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In the film depicting the testing of Oppenheimer's bomb, there's a notable scene where the sound appears to come in late, creating an unusual effect.

This choice seems intentional, but I'm curious about its rationale. Was this a deliberate artistic decision for dramatic effect, or does it have a historical or technical basis? I'm interested in understanding the director's intention or any technical aspects that led to this unique auditory experience in the scene.

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    YT clip or timestamp would be useful.
    – Tetsujin
    Commented Jan 1 at 9:15
  • Are you talking about the sound of detonation only or dialogues ??
    – Ankit Sharma
    Commented Jan 3 at 13:00
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    I'm talking about the sound of detonation. @AnkitSharma Commented Jan 3 at 15:08
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    Light travels faster than sound.
    – yusuf
    Commented Jan 6 at 8:24

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Light travels faster than sound, that's the same reason we see lightning before we hear thunder. The same tried to be portrayed in the movie.

Screenrant tried to cover it too:

The delayed sound in Oppenheimer's Trinity test scene scientifically portrays how light travels faster than sound. According to the Trinity test site map, the first observation deck, from where Oppenheimer and his team observed the nuclear detonation, was located about 6 miles away from the detonation site. Since time = distance/speed, where the distance is 9656.06m (6 miles), and speed is 343 m/s (speed of sound), it would take close to 28 seconds for the sound of the nuclear explosion to reach the observation deck from where Oppenheimer and his team were observing the test.

WGTC covered it well with the words of Richard Feynman himself:

It’s a great moment in the film, but was it the case in real life? The answer is yes. For around 90 seconds, the New Mexico desert was deathly quiet, despite the blinding flash and plumes of fiery smoke seen rising into the sky. To Oppenheimer and his team of observers, it must have seemed a lifetime.

Physicist Richard Feynman explained what happened next. “Finally, after about a minute and a half, there’s suddenly a tremendous noise – BANG, and then a rumble, like thunder.” Feynman waited unmoving with his fellow horrified onlookers. After a few moments, a man standing next to him asked, “What’s that?” Feynman replied, “…That was the bomb.”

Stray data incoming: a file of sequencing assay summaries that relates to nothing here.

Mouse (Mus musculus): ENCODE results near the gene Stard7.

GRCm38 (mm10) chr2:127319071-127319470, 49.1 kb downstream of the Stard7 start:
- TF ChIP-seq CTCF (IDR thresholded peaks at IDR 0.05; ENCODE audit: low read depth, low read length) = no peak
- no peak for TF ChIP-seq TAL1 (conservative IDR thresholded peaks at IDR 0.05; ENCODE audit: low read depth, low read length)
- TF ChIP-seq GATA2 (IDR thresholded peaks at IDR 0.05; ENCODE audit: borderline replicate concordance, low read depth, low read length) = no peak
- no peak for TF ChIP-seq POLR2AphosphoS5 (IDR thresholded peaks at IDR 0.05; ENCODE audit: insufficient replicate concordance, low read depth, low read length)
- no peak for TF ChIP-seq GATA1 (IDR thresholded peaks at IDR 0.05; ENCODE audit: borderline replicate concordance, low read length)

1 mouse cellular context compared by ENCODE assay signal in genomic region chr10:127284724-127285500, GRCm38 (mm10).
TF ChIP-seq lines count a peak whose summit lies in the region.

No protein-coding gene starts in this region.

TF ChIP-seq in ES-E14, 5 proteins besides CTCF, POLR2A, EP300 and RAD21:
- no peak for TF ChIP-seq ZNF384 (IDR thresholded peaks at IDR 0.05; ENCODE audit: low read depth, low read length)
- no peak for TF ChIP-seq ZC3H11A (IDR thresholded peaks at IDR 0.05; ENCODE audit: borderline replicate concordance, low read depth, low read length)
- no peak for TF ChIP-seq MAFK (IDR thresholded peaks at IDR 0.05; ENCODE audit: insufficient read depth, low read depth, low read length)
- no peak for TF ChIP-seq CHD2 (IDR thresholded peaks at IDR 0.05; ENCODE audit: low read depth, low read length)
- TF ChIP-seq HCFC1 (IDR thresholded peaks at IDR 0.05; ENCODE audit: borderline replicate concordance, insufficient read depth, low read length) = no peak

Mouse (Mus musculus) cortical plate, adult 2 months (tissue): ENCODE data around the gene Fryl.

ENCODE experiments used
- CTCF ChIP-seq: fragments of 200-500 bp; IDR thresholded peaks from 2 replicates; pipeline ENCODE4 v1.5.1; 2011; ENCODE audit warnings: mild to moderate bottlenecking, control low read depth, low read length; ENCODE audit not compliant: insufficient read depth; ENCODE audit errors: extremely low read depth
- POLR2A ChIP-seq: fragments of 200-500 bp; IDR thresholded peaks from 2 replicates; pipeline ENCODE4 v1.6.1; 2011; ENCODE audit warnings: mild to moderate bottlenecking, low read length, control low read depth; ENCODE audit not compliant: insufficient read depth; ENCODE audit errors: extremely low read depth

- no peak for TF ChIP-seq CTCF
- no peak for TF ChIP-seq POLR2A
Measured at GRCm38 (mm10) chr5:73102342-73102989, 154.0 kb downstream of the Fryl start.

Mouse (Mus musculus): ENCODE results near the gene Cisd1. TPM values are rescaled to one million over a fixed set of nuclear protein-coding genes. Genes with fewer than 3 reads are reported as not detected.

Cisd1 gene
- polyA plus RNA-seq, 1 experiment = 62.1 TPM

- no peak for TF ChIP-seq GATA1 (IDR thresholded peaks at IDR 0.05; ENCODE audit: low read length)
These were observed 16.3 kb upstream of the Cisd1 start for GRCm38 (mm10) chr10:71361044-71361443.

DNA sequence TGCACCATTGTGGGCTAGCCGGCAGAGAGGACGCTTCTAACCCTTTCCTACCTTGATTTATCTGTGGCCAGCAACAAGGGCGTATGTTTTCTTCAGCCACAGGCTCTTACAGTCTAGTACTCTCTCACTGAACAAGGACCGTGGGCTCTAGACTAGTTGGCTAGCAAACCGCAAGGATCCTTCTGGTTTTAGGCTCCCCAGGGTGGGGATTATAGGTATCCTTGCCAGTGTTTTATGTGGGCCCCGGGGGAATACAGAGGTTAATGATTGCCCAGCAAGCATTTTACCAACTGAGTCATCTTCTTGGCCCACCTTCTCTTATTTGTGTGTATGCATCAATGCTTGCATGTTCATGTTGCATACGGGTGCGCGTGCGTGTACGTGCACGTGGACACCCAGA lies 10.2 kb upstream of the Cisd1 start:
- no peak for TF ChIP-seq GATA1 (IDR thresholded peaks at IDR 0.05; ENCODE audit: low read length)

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  • The question is about someone's voice, not the sound of the test explosion.
    – Greendrake
    Commented Jan 3 at 12:28
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    @Greendrake it appears that is just a mistake made by the OP to use "voice" rather than "sound".
    – iandotkelly
    Commented Jan 3 at 22:58
  • However there was also something artistic going on because after the sound of the blast reached them it went silent again as it showed various reactions, then the sound resumed. This surprised me because I have seen several rocket launches so the initial silence seemed quite normal, but then I didn't understand why it went silent again. Then I realized we are supposed to be seeing the same moment repeated from different perspectives as different people watched in silence. I actually did not like this artistic choice as the lack of realism for artistic sake took me out of the movie for a moment Commented Jan 4 at 5:09
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    As a real-world example of this, here's some footage of a 1988 explosion at a chemical plant in Nevada, filmed from a couple of miles away. The sound takes about 10 seconds to reach the camera, enough time for one of the people filming to predict "that's going to be loud". Commented Jan 4 at 16:24
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    I see the parallel, which possibly was the artistic reasoning. But in the "celebration" scene the goal was to convey the emotional experience for Oppenheimer of that situation. For the Trinity test scene my wish would have been to yes convey the feelings, but to prioritize the realism of experiencing a nuclear detonation, something that only occurs once in the film, and something few people have experienced. Both could have been accomplished by simply avoiding the additional silences. But priority was given to the emotion. Probably also why the blast sound wasn't that loud relatively speaking. Commented Jan 4 at 19:35

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